Since the war in Iraq started 11 years ago, at least 1 soldier has lost their life each month. This brings the total number of deaths so far up to 6,650 across both the Iraq and Afghanistan conflicts. Roughly two thirds of those casualties were caused during the more recent conflict.
The number of U.S. deaths in Iraq reached its highest in November 2004, when 137 people died – which averages over 4 per day. There were 65 deaths in August 2011, the highest number in any one month in Afghanistan. (These casualty numbers are according to iCasualties, which draws its data from the Pentagon.)
[quote_right]”March became the first month in over a decade that no U.S. troops have died in combat.”[/quote_right]But, with only 14 U.S. deaths so far this year, far below the previous averages, March became the first month in over a decade that no U.S. troops have died in combat. Unfortunately, this positive news does not apply to all of America’s allies… Two soldiers who were working for the coalition forces gave their lives during the course of duty over the last month; one British soldier and one NATO soldier.
Operation Enduring Freedom commenced in 2001, with the United States military’s arrival in Afghanistan. We have been there ever since, making this the longest war in our country’s history. During this time, on top of all the fatalities, almost 20,000 servicemen and women have been wounded.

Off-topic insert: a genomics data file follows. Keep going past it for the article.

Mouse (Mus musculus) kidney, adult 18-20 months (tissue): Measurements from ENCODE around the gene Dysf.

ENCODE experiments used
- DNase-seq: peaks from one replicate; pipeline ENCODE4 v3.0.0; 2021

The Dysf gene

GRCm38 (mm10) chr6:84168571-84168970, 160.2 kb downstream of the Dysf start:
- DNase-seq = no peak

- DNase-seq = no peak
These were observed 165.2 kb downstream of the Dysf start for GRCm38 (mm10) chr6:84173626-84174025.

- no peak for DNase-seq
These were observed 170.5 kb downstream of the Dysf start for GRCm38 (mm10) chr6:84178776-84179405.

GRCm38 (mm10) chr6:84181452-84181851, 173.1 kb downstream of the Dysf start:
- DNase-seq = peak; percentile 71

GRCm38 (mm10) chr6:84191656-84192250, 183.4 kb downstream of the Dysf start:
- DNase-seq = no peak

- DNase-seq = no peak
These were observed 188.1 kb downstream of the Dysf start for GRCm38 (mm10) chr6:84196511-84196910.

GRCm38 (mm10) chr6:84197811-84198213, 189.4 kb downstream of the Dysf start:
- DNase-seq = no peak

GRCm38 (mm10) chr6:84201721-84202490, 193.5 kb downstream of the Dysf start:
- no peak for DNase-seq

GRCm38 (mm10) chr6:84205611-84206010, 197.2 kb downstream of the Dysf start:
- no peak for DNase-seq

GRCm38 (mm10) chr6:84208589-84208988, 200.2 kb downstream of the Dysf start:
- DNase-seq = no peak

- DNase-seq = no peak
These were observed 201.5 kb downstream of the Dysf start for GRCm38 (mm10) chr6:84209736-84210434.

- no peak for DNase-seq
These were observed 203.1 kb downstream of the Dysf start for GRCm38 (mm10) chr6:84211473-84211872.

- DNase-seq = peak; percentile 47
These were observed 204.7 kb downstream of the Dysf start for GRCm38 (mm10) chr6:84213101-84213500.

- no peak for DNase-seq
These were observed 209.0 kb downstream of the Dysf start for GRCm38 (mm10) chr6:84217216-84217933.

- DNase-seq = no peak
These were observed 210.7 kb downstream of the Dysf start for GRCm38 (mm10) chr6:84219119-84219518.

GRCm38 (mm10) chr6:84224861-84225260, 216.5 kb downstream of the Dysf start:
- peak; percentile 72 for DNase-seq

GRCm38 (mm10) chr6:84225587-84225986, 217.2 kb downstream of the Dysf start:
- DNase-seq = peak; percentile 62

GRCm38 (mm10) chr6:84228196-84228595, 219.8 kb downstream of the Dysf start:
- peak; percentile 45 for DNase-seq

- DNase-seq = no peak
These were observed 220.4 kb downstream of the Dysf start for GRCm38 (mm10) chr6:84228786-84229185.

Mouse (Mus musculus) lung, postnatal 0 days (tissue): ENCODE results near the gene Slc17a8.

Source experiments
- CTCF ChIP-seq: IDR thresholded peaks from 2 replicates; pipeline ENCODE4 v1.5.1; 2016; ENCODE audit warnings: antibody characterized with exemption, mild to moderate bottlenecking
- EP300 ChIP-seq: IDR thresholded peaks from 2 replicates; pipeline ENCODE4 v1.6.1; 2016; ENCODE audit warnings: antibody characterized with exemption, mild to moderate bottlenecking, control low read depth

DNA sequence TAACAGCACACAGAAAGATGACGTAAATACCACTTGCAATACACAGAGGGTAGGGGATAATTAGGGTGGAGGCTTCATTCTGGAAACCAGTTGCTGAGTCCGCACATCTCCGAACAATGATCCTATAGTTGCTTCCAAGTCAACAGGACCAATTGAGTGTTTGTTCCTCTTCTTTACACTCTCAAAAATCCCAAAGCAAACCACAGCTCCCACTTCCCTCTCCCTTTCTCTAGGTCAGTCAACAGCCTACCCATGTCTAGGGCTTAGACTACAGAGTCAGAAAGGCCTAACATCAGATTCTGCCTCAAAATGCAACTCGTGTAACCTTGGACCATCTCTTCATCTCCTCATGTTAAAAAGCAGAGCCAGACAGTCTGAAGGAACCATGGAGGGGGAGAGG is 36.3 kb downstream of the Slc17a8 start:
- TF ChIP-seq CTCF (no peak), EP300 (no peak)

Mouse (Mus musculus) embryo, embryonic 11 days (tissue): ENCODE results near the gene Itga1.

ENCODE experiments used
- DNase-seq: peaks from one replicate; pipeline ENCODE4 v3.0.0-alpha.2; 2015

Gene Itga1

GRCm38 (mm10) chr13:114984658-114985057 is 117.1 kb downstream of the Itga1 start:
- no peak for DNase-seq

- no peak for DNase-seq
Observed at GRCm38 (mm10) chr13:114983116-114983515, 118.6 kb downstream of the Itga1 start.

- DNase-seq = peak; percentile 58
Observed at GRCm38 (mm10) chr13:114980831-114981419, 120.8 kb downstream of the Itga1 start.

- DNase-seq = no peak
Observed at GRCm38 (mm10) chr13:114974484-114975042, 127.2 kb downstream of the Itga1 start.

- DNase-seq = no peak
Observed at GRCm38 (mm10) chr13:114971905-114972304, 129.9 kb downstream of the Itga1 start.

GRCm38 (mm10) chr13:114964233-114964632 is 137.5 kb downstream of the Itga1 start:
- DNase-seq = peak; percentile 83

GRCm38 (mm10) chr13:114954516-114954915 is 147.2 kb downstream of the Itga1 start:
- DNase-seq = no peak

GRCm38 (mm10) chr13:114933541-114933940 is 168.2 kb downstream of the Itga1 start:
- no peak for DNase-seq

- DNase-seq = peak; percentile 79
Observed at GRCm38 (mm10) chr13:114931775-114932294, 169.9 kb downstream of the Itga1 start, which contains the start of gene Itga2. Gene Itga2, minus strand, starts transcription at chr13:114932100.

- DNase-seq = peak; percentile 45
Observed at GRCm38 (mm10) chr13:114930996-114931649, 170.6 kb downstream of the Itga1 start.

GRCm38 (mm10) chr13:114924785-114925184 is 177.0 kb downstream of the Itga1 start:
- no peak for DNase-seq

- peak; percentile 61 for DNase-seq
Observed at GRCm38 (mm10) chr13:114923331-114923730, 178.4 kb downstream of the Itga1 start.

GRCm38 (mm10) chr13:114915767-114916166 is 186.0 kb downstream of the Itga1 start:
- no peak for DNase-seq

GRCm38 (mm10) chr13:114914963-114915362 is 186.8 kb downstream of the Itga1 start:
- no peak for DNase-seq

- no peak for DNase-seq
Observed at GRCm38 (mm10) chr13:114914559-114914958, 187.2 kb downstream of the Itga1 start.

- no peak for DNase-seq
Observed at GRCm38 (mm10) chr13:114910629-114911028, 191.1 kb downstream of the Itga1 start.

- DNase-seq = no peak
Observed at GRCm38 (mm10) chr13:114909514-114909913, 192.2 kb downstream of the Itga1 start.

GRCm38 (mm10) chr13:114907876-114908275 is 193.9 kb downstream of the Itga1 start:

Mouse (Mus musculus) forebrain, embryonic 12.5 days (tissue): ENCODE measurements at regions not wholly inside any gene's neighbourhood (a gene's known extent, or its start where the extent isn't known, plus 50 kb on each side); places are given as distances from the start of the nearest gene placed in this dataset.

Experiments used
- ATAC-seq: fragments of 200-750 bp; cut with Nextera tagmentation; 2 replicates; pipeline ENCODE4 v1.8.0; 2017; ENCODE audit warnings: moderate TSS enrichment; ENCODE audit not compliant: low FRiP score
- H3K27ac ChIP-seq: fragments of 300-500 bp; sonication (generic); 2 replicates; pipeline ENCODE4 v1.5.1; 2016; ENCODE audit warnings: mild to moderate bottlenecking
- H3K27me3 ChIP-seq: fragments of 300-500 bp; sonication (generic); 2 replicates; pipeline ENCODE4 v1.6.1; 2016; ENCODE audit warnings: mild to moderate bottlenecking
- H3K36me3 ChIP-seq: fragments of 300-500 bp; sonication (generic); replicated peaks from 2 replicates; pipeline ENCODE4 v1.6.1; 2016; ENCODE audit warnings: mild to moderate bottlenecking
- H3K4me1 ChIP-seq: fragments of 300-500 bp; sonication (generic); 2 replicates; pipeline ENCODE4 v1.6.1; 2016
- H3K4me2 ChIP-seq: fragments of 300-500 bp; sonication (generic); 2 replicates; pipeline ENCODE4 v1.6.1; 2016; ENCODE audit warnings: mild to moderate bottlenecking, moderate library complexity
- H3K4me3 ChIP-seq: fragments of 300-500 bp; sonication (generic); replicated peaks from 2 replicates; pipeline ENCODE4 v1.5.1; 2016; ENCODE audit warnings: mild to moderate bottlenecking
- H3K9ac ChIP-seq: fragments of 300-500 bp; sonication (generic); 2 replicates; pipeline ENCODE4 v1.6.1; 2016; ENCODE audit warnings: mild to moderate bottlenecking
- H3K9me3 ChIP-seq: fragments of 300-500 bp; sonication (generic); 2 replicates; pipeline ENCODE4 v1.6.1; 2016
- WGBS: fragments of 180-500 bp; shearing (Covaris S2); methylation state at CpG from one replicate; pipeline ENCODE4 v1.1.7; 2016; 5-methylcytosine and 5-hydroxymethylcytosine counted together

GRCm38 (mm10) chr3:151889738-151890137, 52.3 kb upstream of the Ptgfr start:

A Turning Point?
As a result, last month has marked a turning point in our military’s overseas activity. For over 10 long years, the U.S. military has been involved in conflicts in the Middle East, but as our troops prepare to pull out from Afghanistan at the end of the year, an instance of 0 deaths can only be a good thing. Could this be the beginning of the end?
Since President Obama has been in power and the U.S. military presence has been reducing, the rate of troop deaths has been steadily decreasing, too.
Furthermore, there has been a tremendous change in public attitude towards the war in Afghanistan. When it began, only 9% of the American public thought it was a mistake, while 89% did not. This has shifted to almost half the population now believing that the war was a mistake (outnumbering those who do not), as measured by a recent Gallup survey. This suggests that the recently released information that no U.S. troops lost their lives last month will be received with celebration. There is increasing support for the withdrawal of troops from Afghanistan.
The Dangers are Never Far Behind
Of course, this news is bittersweet. Hearing that there has been a rare month of zero deaths for us brings both relief and respite to military families. However, just because the troops return home, it does not mean that their troubles are over. Last week, there was the shocking and tragic news of the shooting at Fort Hood, with 3 more members of our military losing their lives, albeit on home soil. Although a month with no combat deaths is a great achievement, we must never forget those for whom the ghosts of war follow them home, and those who never really leave the danger behind.
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